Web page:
Dr Chase Cunningham: Ah, I call it colouring with crayons. and it's not to be offensive to people that aren't in cyber but, I mean, really, you know, anything that you, ah, that you're going to present to anybody... you know, my wife's a nurse. She talks about cardiologist stuff all the time, whatever else, and I tell her, like she starts talking about how the heart does this and whatever else. I'm like look, here's a piece of paper and a pencil. Like, draw that out for me so that I can understand what's going on there. You, you're, you have to be able to break it down to people where it is kind of colour with crayons and you literally can say, look this thing does this and this is what that means and, I mean, it has to be a very simple but clear picture of what, what occurred.

    'Cause you're right, organizations, audiences, leaders, court people, they don't understand this stuff. And it gives the prosecution or defence, depending on which side you're on, a good avenue to basically throw your testimony out if you're not careful.

    Garrett O'Hara: It, it sounds like a nightmare, like, almost like technicalities but based on understanding, or maybe I'm misunderstanding that actually, is it-

    Dr Chase Cunningham: That's right. I mean-

    Garrett O'Hara: It is, yeah, okay.

    Dr Chase Cunningham: You can have a, a whole court case thrown out on just a, a bad key stroke. I mean, it's that-

    Garrett O'Hara: Yeah, yeah it sounds like a little bit of pressure there to, to make sure it goes well. I'm guessing then there's times where, you know, people will or organizations will go through incidents that maybe hit a point that they're large enough incidents or maybe the implications or the vertical that they work in means that there's probably a call that should go into Government agencies. What, like is there a way to kind of make that judgment call of, like, what's the point where you need to call in those three letter agencies or whoever the local-

    Dr Chase Cunningham: Well, so the thing that I remind people is you need to understand that when you're gonna call in the three letter agencies, you've, you've given up control of that situation. And what I mean by that is, n ber one, the three letter agencies have got a stack of cases that they have to get through and you're probably way at the bottom of 'em, so they may get to you two years from now, which is way long in the cyber world. But the other thing is, once they show up in their black Suburbans and, ah, you know, suits whatever they want, they're taking and you may not ever get it back. So you need to be very aware that once that process, once that, ah, you know, 10-ton boulder starts rolling, and it is, it's not stopping. And whether you like it or not, you're in it.

    So, I advise people all the time 'cause I get, as a matter of fact just yesterday I had a guy email me about some stuff and he needed me to do a little bit of forensic looking around. He's like, do I call the, the feds? and I mean my response to him was, I'm not gonna say yes or no yet 'cause I don't know the totality of what's going on, but number two, ah, I asked him, I was like, "Are you willing to give up everything that touches this system for the federal investigation?" And his response was, "No." Okay, then we probably don't want to call the feds yet.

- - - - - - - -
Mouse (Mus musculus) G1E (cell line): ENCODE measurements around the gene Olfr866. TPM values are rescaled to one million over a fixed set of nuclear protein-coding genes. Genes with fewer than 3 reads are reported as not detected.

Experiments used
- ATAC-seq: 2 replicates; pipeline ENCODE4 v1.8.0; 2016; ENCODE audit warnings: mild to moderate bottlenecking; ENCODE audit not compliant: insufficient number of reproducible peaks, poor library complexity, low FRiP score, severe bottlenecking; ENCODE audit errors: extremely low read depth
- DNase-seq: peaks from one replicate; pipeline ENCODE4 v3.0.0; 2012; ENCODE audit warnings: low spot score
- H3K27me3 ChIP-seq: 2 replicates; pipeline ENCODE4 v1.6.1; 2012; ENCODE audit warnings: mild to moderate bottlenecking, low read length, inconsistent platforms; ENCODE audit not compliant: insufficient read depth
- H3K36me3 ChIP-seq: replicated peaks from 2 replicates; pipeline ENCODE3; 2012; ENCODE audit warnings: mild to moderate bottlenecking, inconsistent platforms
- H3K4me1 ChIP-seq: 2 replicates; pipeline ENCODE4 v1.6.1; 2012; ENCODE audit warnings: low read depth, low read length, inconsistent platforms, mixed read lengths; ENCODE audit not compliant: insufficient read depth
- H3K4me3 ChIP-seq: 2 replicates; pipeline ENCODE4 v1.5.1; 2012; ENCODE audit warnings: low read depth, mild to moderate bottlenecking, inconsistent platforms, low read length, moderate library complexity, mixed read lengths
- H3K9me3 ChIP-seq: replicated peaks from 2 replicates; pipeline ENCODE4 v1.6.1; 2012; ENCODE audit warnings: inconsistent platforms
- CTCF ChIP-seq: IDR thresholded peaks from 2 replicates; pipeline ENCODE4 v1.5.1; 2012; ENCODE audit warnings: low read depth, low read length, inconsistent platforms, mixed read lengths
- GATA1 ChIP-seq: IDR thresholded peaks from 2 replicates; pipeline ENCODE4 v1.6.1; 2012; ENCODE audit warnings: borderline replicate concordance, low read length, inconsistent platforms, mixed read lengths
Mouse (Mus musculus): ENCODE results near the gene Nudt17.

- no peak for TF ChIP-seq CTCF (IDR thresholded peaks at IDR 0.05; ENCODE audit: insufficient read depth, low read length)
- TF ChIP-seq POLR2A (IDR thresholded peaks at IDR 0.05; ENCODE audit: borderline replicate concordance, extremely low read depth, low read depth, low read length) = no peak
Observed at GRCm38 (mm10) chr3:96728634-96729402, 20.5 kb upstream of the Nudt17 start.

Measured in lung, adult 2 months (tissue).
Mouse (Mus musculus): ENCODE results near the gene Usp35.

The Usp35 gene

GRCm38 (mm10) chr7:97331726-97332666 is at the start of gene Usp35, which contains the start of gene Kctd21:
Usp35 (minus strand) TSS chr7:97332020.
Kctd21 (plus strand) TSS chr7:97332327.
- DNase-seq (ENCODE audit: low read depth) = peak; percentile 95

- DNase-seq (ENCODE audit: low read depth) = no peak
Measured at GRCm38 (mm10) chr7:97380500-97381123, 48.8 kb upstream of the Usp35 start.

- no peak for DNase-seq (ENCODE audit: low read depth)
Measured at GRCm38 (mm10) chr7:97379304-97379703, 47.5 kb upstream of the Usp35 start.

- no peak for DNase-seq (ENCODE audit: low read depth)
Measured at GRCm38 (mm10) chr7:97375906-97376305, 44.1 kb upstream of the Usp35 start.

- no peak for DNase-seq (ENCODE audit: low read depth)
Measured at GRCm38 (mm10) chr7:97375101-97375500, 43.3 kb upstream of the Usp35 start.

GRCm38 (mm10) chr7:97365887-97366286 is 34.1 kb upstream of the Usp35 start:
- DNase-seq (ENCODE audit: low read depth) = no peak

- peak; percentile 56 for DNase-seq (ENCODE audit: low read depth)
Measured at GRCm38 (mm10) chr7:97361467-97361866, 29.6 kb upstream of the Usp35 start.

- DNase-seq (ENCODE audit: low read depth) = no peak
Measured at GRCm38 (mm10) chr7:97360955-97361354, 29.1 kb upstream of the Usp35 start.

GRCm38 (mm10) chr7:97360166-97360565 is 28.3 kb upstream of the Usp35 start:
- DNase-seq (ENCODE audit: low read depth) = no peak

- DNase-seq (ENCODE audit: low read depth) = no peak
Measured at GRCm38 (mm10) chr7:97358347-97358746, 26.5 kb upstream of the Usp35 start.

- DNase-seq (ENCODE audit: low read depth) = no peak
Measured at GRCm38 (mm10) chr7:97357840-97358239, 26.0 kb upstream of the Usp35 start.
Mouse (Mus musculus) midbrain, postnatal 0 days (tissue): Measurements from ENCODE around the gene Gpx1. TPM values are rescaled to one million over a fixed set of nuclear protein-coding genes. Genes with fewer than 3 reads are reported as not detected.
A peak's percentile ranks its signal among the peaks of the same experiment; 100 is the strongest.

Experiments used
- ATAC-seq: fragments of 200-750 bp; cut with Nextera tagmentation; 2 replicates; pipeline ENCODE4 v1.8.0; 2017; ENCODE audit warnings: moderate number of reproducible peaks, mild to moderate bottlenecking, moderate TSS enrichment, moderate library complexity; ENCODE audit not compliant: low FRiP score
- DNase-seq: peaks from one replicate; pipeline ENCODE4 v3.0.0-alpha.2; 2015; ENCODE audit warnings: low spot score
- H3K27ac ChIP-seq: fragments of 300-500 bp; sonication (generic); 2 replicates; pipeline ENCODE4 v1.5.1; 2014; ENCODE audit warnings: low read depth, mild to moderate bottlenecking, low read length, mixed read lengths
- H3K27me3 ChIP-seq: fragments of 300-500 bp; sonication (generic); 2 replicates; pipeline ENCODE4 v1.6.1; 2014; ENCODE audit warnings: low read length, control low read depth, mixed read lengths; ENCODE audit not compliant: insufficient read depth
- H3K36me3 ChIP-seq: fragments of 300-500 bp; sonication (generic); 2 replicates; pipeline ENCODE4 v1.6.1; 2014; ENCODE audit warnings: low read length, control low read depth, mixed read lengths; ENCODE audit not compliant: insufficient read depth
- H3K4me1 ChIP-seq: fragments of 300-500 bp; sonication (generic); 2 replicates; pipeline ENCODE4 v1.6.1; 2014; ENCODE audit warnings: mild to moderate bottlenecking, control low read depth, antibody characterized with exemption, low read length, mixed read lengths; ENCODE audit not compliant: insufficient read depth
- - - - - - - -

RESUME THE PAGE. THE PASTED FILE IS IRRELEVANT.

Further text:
Garrett O'Hara: It, it creates an interesting tension. There's, there's a bill that's going through Parliament here at the moment for critical national infrastructure and, you know, I understand that the US is going through some similar changes at a Government level. where for certain organizations or, or industry types it's pretty broad actually you know, the, the idea with this bill is that the, the value of those organizations and the impact is so big if they get [hacked 00:12:30] that the, you know, the Government can basically come in.

    And it's less probably around the forensic side but more I suppose, you know, the kind of stopping the bad thing from happening, like the energy grid going down et cetera. What are your thoughts there in terms of, like, to, to your point, you were able to give that person a, well hold off, make a decision, I don't know just yet. But if you get to the point where there's a regulation that says you pretty much have to any, any thoughts or opinions on that?

    Dr Chase Cunningham: Well I mean I'm not an expert in the Australian side of things obviously and the US side changes a bit, too. And I, ah, I mean I haven't done a case in that sector in quite a while. but I mean what the, the question quickly becomes is forensics or is the investigation actually going to deal with the threat? And usually the, the problem is, I mean if you think about it in the context of a, a murder scene if I walk in after somebody's been blasted all over the wall, it doesn't do me much good to say, you know, "Hey let's go investigate this," and think that that's going to stop them from doing another crime or, or hurting another person, 'cause it, it's going to happen.

    So in the cyber space, we move even faster and there's usually not nearly as much grey matter on the ceiling, if you will, as you would have in a murder scene. So you have to be, you know, willing to kind of say, we'll do the forensics later, let's deal with the threat now because this is more, especially for infrastructure, I need to fix this problem. I don't necessarily need to worry about the whole forensic picture, I can get to that eventually. Logs are a great thing. If you're in, if you're a forensic person, logs are your best friend.

    Garrett O'Hara: Yeah, understood. There, there has been some comments around like I think you used the 10-ton boulders, you know, the kind of analogy that there's some concern that that 10-ton boulder may not know the systems that they're going in to protect well enough in Australia. And it certainly seems some of the contributions from local industry and there, you know, it's often global organizations saying that our worry is that, you know, the 10-ton, the 10-ton boulder comes in to help but actually because they don't really know the systems, they actually may cause kind of bigger issues.